Regular exercise can also fight depression, possibly by raising endorphin levels — those “feel-good” chemicals responsible for “runner’s high.” In one study of moderately depressed people, those who took up exercise were 12 times less likely than nonexercisers to remain depressed 10 years later. Another study found that as little as three months of regular exercise left patients significantly less depressed than those who didn’t work out. It’s not easy to motivate yourself to exercise when you’re depressed, of course, but enlisting a workout buddy or joining a fitness class or other structured exercise program can help you clear this hurdle.

Further Resources

National Institute of Mental Health 5600 Fishers Lane Rockville, MD 20857 Phone: (800) 421-4211

National Foundation for Depressive Illness, Inc. P.O. Box 2257 New York, NY 10016 Phone: (800) 826-3632

National Depressive and Manic Depressive Association 730 N. Franklin, Suite 501 Chicago, IL 60601 Phone: (800) 248-4344

National Institute of Mental Health. Depression — Complete Publication. February 2008. http://www.nimh.nih.gov/health/publications/depression/complete-publication.shtml

References

American Psychiatric Association. Diagnostic and Statistical Manual of Mental Disorders. Washington, D.C. American Psychiatric Association

Effectiveness of St. John’s Wort in Major Depression: A Randomized Controlled Trial, Ric Shelton et al, JAMA, April 18, 2001

Risk of Drug Interactions with St. John’s Wort, JAMA Vol 283 No.13, April 5, 2000

St. John’s wort for depression — an overview and meta-analysis of randomized clinical trials, Linde et al, British Medical Journal, Vol. 313-253-258 (3 August)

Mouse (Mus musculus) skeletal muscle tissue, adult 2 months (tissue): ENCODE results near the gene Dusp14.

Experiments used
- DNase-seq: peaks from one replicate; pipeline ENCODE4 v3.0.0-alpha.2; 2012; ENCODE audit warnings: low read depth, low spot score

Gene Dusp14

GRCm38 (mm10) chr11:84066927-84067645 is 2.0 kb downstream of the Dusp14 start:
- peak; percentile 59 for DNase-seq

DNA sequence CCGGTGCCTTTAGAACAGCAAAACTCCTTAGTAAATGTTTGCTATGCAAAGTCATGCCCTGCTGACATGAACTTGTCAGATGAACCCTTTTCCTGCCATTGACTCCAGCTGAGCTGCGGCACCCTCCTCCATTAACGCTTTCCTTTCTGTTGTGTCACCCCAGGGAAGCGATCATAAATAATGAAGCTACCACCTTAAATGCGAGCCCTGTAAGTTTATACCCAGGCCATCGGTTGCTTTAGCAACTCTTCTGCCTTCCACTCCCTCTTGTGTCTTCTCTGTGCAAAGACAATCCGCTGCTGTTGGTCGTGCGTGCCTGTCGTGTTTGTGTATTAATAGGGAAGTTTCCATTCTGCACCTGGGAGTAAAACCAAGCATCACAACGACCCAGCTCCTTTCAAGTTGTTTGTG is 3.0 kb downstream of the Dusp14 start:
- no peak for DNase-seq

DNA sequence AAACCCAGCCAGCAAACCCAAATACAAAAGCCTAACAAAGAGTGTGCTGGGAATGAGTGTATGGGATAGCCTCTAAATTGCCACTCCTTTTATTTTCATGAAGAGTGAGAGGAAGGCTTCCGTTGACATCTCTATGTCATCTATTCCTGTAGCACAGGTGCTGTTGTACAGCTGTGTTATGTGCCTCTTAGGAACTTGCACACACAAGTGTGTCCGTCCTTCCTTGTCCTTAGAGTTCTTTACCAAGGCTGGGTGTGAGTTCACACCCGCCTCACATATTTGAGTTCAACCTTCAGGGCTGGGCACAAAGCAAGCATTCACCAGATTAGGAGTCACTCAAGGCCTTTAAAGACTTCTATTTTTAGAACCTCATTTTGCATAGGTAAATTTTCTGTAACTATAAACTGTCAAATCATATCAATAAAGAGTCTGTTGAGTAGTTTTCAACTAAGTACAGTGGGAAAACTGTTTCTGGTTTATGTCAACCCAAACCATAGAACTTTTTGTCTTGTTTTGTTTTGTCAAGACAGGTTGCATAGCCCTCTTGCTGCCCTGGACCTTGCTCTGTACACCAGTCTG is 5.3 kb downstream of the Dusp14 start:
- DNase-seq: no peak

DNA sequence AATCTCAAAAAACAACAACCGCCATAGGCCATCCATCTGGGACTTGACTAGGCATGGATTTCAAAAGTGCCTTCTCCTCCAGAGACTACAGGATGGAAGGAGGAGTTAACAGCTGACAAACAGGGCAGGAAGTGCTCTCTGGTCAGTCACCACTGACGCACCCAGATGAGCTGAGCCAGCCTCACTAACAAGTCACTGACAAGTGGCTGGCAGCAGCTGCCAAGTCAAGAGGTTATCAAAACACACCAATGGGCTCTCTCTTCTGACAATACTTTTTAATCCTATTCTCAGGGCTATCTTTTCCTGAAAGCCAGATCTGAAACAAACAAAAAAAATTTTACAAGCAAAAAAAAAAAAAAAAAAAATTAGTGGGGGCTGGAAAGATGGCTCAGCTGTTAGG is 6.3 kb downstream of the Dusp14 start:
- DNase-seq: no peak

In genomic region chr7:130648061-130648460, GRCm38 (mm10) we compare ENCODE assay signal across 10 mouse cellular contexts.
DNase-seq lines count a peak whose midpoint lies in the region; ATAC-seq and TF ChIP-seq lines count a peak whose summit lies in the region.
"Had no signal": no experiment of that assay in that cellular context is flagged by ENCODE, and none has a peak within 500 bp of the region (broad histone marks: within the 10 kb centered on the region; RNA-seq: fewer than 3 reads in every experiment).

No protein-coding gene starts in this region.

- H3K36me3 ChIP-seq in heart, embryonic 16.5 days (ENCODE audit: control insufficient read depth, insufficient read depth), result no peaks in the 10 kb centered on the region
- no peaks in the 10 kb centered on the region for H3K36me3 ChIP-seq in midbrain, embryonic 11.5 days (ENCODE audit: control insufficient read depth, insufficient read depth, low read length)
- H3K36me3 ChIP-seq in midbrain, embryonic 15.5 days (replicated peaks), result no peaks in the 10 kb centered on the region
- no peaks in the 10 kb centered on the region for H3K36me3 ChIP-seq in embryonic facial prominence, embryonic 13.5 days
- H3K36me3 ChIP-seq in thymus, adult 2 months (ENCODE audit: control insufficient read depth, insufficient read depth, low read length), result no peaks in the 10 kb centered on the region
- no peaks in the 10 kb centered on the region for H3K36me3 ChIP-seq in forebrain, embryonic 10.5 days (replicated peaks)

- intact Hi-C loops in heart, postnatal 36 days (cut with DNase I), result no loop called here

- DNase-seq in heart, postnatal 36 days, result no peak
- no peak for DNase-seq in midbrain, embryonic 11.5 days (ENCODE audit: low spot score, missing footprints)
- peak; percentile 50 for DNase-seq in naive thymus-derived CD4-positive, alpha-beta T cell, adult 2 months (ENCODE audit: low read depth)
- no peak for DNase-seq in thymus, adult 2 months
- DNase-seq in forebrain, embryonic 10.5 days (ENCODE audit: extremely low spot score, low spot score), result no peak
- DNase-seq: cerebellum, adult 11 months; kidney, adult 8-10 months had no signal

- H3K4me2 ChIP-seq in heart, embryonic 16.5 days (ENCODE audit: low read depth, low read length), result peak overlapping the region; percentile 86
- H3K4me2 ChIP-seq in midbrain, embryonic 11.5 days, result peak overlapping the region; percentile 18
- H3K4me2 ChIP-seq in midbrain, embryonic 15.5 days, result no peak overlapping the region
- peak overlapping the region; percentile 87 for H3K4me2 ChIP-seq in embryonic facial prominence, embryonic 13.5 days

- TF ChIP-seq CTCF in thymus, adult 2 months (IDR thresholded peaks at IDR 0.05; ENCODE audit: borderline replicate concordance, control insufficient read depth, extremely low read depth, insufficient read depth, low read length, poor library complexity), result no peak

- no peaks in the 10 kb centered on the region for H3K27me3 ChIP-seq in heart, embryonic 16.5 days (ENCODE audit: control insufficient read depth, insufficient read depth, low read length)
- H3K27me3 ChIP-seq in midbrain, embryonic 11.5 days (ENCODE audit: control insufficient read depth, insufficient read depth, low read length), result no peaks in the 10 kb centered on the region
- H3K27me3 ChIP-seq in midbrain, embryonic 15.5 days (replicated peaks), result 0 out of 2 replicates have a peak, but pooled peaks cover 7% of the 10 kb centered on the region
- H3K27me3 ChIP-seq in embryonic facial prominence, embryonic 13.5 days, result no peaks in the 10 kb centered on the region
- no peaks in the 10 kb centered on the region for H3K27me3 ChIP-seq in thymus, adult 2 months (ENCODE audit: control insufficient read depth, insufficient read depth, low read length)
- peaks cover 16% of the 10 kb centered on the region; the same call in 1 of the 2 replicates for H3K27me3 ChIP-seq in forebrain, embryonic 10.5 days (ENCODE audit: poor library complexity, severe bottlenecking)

FDA Statement Regarding the Anti-Depressant Paxil for Pediatric Population. June 19, 2003. FDA Talk Paper T03-43

FDA Issues Public Halth Advisory on Cautions for Use of Antidepressants in Adults and Children. FDA Talk Paper T04-08. March 22, 2004.

FDA MedWatch — Wellbutrin (buproprion hydrochloride) warnings added concerning emergence of suicideal ideation and behavior. June 22, 2004.

FDA MedWatch –Paxil (paroxetine hydrochloride) warnings added concerning emergence of suicidal ideation and behavior. June 22, 2004.

Suicide and Mental Health Association International. Depression in Men and Women: Whats the Difference? March 2001. http://suicideandmentalhealthassociationinternational.org/depressionmenwomen.html

Mental Health America. Fact Sheet: Depression in Women. March 2007. http://www.nmha.org/go/information/get-info/depression/depression-in-women

Food and Drug Administration. Antidepressant Use in Children, Adolescents, and Adults. May 2007. http://www.fda.gov/CDER/Drug/antidepressants/default.htm

National Center for Complementary and Alternative Medicine. St. John’s Wort and Depression. December 2007. http://nccam.nih.gov/health/stjohnswort/sjw-and-depression.htm